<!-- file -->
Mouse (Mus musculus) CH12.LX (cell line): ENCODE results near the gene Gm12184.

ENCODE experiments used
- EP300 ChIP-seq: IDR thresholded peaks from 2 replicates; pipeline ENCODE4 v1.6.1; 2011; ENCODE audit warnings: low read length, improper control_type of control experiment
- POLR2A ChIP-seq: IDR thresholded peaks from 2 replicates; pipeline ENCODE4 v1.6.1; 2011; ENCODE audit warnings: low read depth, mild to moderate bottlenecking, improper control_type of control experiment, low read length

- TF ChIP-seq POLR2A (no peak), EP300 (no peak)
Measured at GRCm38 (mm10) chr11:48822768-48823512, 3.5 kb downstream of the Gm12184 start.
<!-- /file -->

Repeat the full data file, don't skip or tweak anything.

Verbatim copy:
Mouse (Mus musculus) CH12.LX (cell line): ENCODE results near the gene Gm12184.

ENCODE experiments used
- EP300 ChIP-seq: IDR thresholded peaks from 2 replicates; pipeline ENCODE4 v1.6.1; 2011; ENCODE audit warnings: low read length, improper control_type of control experiment
- POLR2A ChIP-seq: IDR thresholded peaks from 2 replicates; pipeline ENCODE4 v1.6.1; 2011; ENCODE audit warnings: low read depth, mild to moderate bottlenecking, improper control_type of control experiment, low read length

- TF ChIP-seq POLR2A (no peak), EP300 (no peak)
Measured at GRCm38 (mm10) chr11:48822768-48823512, 3.5 kb downstream of the Gm12184 start.